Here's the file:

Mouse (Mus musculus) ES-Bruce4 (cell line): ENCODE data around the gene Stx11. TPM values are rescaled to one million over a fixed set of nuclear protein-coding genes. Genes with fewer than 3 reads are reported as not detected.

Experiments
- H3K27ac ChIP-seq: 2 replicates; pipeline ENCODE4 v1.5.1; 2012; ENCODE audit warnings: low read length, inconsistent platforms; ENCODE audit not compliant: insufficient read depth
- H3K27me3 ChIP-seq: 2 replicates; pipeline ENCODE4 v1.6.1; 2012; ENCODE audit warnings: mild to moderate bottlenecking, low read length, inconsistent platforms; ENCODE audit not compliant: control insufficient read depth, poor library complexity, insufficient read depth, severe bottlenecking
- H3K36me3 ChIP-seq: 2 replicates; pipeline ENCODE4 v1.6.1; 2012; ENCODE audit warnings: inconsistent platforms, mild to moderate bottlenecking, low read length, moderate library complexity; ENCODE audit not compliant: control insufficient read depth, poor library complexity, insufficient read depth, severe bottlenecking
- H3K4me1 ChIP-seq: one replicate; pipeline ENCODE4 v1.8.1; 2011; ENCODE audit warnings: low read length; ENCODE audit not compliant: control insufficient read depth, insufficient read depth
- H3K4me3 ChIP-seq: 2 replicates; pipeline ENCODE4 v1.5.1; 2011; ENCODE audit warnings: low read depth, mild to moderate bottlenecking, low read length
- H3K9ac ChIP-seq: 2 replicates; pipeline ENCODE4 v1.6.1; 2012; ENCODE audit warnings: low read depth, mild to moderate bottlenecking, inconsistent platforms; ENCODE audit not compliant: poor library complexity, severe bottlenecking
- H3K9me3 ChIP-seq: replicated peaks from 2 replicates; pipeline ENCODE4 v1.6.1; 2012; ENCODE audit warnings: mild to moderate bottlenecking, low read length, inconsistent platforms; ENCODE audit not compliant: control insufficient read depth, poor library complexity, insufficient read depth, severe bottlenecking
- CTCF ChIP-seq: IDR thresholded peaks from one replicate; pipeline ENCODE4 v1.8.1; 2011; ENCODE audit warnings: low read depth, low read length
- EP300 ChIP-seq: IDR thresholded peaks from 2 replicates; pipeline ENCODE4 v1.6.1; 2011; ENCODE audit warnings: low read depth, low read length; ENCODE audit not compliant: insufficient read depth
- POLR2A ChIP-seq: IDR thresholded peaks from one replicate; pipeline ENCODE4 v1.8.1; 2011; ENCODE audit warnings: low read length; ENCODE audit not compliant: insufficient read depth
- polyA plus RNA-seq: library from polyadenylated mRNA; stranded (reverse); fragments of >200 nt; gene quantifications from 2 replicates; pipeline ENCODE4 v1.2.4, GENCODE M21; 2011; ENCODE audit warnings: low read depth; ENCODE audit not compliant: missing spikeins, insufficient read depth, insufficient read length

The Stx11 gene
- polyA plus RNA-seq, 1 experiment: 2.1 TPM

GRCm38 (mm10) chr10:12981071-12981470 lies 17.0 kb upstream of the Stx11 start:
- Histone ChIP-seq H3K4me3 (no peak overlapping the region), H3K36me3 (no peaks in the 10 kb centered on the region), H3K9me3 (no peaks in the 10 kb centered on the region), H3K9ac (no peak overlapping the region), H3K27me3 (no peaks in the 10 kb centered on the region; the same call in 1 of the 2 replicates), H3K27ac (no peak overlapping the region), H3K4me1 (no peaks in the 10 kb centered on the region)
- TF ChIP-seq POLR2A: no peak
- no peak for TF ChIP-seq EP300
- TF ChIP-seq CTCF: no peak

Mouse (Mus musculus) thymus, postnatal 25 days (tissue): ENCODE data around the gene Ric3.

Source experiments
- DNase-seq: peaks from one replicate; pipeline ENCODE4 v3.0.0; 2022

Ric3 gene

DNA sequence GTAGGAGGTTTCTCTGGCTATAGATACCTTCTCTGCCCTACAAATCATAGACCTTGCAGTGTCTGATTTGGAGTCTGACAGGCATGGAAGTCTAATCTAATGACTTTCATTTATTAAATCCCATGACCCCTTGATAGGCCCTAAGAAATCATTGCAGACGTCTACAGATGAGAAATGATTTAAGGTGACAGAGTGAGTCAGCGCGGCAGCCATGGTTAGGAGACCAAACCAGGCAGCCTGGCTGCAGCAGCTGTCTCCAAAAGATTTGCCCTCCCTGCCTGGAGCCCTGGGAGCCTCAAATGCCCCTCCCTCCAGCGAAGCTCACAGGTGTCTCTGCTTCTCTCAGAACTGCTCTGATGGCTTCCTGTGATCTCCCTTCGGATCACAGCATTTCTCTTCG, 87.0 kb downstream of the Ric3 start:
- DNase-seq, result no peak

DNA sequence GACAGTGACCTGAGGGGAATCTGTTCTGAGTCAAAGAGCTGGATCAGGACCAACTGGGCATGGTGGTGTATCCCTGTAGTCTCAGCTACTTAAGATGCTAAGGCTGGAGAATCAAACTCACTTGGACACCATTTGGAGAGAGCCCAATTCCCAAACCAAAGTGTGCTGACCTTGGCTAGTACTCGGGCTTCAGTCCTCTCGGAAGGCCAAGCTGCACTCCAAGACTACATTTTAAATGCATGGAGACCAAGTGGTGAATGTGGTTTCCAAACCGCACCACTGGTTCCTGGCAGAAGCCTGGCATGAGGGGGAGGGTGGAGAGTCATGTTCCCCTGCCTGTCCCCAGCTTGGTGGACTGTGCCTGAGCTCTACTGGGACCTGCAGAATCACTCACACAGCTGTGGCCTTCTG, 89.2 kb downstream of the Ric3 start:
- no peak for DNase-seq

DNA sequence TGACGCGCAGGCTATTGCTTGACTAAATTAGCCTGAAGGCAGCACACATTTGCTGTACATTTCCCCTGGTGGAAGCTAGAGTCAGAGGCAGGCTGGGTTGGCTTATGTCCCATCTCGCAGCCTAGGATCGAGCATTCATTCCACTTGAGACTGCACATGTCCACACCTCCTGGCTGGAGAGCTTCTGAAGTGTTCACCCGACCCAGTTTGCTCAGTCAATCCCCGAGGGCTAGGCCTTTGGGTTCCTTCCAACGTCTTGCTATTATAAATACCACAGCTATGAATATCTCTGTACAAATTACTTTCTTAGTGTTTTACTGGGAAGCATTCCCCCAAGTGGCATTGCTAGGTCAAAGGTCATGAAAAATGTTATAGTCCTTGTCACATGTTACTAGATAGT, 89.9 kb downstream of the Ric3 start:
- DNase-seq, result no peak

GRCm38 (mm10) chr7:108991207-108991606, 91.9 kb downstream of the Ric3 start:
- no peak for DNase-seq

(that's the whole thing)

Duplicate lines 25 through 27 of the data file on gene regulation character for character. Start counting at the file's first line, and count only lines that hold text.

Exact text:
DNA sequence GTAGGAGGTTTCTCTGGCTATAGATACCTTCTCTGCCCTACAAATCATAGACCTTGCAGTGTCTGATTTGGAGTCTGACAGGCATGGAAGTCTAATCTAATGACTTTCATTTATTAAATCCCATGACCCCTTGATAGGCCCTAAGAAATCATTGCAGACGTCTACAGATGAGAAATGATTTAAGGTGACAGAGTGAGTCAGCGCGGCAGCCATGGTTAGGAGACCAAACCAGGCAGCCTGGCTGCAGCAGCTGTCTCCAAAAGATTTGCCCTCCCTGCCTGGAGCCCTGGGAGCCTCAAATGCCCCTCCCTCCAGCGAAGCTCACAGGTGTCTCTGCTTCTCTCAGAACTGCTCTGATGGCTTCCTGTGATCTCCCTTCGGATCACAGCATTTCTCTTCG, 87.0 kb downstream of the Ric3 start:
- DNase-seq, result no peak

DNA sequence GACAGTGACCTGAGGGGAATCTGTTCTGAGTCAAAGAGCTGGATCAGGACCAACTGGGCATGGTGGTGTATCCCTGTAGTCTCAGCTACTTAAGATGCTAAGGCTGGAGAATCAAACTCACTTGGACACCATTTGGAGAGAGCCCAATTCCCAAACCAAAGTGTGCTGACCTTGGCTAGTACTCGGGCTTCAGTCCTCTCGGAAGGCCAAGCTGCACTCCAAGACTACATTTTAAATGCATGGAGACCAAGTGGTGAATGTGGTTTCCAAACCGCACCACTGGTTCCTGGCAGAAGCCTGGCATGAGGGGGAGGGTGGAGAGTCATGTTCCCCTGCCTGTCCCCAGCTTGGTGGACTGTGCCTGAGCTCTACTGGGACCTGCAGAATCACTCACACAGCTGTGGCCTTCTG, 89.2 kb downstream of the Ric3 start: